"In preparing for battle I have always found that plans are useless, but planning is indispensable. "
Dwight D. Eisenhower
Although you will occasionally have to "wing it" in Public Relations, nothing beats a solid Public Relations plan for getting your message out and on target. A successful campaign needs to be planned just like a battle--you need to identify the target, and the best way to approach them.
Although every PR person has a different approach, here are my tips for creating a successful campaign:
1) Know the Show
First off, you have to learn everything you can about the exhibit you are presenting. While this sounds obvious, having familiarity with the playwright, director, artist, concept, etc. will help you shape the message you are trying to present to the public.
2) Create a Fact Sheet
After familiarizing yourself with the offering, create a fact sheet with all of the information at a glance. This should include:
• Name of Show
• Key Players (Artist, Directors, Actors, etc)
• Phone Number for more information
• Dates and Times of Presentation
• Short Blurb
• Long Blurb
• Ticket Information (Prices, Box Office Number, type of Seating)
• Special Dates (Artist Talks, Lectures, Promotions)
You will that the fact sheet is not only for your use, but you will constantly be using it to give to your webmaster, press, even artists before they go on an interview--it is all the information you need at a glance and indispensable.
3) Create Pitching Sheet
You should start working on several "angles" to pitch to various members of the press. Try to create as many stories of interest as you can--these may be just Headlines, or fully fleshed out story ideas. In addition, you should leave space for which media you have pitched the story too, and the status of the pitch.
For example, if your theatre was presenting Romeo and Juliet, your pitching sheet could look like this:
The Course of True Love Never Did Run Smooth
Ask lifestyle editor to run a story on couples in the area whose families didn't get along--and how they overcame it.
Capulet Family Feud
Get local morning news show to interview actors portraying Romeo and Juliet, and challenge anchor to a series of R&J trivia questions.
Movie vs Theatre
Get local library to screen Baz Lyman's Romeo and Juliet, get local arts critic on hand to answer questions about the film vs. the play.
The Athletics of Sword fighting
Pitch sports editor to come to a fight rehearsal and report on how athletic actors have to be to make a duel look real on stage.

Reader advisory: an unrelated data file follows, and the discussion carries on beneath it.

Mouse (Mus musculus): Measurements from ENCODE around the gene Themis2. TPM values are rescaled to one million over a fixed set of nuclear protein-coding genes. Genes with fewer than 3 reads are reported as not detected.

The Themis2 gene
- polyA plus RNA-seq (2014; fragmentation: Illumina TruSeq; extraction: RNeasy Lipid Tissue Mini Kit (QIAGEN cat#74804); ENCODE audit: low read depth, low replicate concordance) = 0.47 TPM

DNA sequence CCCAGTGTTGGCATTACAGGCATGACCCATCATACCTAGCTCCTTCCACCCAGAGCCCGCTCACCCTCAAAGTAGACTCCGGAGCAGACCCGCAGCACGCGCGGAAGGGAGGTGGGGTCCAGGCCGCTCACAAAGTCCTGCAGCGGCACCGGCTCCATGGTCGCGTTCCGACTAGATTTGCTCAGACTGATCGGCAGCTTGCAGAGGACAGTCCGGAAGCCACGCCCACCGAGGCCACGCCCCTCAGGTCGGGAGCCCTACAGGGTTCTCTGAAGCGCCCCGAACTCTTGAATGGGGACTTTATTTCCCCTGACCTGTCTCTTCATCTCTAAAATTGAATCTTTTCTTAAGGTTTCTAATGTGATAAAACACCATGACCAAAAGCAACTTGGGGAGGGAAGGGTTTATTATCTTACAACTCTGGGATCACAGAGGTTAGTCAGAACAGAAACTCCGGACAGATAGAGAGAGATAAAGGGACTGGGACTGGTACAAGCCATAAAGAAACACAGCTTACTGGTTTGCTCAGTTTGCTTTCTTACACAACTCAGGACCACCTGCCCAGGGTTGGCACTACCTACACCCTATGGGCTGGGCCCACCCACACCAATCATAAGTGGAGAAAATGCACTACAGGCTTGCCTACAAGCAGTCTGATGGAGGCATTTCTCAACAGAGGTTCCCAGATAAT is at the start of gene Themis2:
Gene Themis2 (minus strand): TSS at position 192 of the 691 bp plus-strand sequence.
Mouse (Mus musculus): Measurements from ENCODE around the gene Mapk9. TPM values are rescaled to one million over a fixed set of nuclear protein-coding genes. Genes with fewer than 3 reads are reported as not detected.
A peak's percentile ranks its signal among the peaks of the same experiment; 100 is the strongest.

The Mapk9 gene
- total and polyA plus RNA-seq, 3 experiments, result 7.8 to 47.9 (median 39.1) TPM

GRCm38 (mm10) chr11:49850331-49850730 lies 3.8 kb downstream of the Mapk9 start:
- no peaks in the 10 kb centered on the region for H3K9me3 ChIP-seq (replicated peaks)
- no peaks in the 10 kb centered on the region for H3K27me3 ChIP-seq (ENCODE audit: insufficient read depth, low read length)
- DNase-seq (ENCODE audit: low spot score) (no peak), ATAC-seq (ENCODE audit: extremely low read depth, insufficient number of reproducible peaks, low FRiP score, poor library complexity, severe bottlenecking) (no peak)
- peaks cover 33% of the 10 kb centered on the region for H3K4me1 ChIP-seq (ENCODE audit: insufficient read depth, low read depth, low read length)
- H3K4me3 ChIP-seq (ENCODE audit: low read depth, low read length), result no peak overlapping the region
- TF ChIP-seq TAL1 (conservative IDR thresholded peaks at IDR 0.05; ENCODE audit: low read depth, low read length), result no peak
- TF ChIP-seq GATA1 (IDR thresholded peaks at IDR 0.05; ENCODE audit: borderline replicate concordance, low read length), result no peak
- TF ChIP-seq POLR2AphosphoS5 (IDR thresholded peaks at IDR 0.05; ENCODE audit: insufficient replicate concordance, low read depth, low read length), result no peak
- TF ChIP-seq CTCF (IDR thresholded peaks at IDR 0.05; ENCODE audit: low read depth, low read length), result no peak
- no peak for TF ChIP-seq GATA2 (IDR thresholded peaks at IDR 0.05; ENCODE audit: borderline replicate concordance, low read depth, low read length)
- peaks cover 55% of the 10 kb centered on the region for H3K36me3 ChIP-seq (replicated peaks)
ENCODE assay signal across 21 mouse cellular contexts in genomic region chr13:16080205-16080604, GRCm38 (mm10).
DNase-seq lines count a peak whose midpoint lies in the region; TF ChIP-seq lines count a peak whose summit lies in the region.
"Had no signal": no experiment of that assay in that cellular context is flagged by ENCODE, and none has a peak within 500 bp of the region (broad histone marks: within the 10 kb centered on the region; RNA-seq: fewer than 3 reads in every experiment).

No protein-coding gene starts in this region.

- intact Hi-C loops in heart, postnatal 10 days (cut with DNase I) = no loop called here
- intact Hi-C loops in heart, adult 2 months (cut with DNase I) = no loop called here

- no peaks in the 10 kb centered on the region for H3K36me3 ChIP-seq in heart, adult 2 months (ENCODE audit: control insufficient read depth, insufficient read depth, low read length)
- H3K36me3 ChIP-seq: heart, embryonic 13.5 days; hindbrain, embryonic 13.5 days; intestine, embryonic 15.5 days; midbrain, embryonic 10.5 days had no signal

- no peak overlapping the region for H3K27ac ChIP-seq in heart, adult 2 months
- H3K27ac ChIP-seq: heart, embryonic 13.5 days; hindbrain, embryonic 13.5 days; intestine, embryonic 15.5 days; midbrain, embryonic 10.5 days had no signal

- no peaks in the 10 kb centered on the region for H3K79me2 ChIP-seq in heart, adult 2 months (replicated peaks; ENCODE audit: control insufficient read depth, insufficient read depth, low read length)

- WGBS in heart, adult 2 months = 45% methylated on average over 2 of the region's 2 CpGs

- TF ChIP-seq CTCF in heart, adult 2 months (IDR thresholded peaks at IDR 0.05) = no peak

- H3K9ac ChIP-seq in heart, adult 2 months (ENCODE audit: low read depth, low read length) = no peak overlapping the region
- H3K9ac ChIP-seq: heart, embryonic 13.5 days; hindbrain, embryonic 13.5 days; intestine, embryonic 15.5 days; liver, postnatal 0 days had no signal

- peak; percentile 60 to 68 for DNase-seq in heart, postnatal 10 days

Get TV weatherman to report the weather from Juliet's Balcony.
Etc, etc. The idea here is to create as many pitches as possible, chances are most of them will never make it off the paper, however, by writing them down and discussing with staff, new ideas may appear, which will give you even more stories to pitch.
4) Create a Timeline
I find timeliness to be indispensable. Since most arts organizations operate on specific dates (ie, your exhibit opens March 12, or your new seasons open Oct 4) it is best to work from that date backward. Understand that it is your mission to get a buzz going about your offering nearly 1-2 weeks in advance of opening--which means laying the groundwork as early as 4-5 weeks out.
For a show opening on October 10, a timeline might look like this:
Contact Magazine editors and pitch story ideas for October issue. See if they are looking for cover art--maybe a story on Halloween Costumes using cast members from R&J.
Make sure information on show is up on our website.
Get information to all Calendar listings, submit information online when possible.
Set up advance photo call for September 10.
Advance photo call for Romeo and Juliet.
Post advance R&J photos on website, make available in Press Room.
Send out initial Press Release/Fact sheet to Media List.
Send out ticket notification to E-mail list.
Send out opening night invitations to critics/press.
Contact Television stations and pitch interview ideas for Oct 6,7,8,9.
Pitch press/media Story ideas.
Contact Radio Stations for morning interviews with cast.
R&J stage photo call.
Prepare press kits.
Contact press to confirm attendance.
Place new photos on Website.
Email positive reviews to email list.
The timeline will change as you begin to secure story ideas, or get confirmation from media for interview slots. However, by planning early, you will make certain you don't skip necessary steps in getting your message out to the public.